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Using QGIS's permimeter-based labeling, what is the best way to arrange multiple different labels along a line so that they are visually spaced apart, instead of clustering together?

Example image

In my example, I am labeling the border between the USA and Canada, so I have a separate label for each nation, one placed above and one below the line (or left and right, depending on orientation); these should appear in pairs. I also have labels for the province above the line and the county below it; these don't have to be paired (and I don't need a label for the state below the line).

The county labels are always a separate layer. For the other labels, I've tried:

  • US and Canada on one layer, province on another layer (shown here)
  • US and Canada on one feature, province on another feature in the same layer
  • US, Canada and province as three separate labels on one feature

All of these produce similar results, where the labels for US/Canada are bunched together with the province or county label. How can I get the different labels to appear a good distance apart using perimeter labeling?

  • A technique that have used in the past was to create polygons that are invisible to user [no fill/line weight] that were used to only place the text within them. The term we used was 'region mask' this was used for project with National Geographic, this works better for mountain ranges etc but this method can be used for borders and provinces/states – Mapperz May 3 '17 at 15:37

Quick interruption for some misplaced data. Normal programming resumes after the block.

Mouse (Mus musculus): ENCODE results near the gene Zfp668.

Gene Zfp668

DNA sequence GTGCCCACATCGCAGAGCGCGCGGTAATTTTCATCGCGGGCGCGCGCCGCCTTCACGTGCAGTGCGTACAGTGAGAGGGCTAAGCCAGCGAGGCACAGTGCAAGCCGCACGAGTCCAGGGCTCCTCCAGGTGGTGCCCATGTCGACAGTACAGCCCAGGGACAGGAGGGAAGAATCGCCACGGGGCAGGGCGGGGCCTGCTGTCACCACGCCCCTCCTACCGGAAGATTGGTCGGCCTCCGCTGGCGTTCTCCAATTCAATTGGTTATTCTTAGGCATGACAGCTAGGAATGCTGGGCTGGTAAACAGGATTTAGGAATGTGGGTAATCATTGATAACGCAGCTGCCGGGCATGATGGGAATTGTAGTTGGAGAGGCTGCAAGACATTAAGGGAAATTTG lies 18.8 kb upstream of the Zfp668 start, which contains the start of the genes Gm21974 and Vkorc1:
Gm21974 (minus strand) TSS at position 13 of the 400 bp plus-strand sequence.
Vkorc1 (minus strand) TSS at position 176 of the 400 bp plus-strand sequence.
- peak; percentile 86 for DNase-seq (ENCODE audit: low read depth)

• Well, I thought of breaking the boundary line into separate segments, each of which would be labeled with either US/Canada or the province name, in alternating order. But then, if my current map extent doesn't include one of the segments, that label won't appear in the current view. However, I have another idea that I will try next… – Nathan May 3 '17 at 16:24
  • See my new example below for this idea… – Nathan May 3 '17 at 18:08
  • How about adding another line layer dedicated to labels? (Manually digitizing a short invisible (No Pen) line where you want to put labels.) – Kazuhito May 3 '17 at 18:28
  • The line layers are already dedicated to labels (the cartographic boundary line you see here is yet another separate layer) and use No Pen styling for their features. The problem with digitizing short lines is that they will only be labeled if they appear in the current map extent, and I want QGIS to be able to choose any position along the boundary, wherever I may pan and zoom the view. I just want it to choose a placement that isn't near another label. So, my overlapping segment method grew out of the idea of short segments. – Nathan May 3 '17 at 19:06
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This is a solution I found to be partially successful:

Example image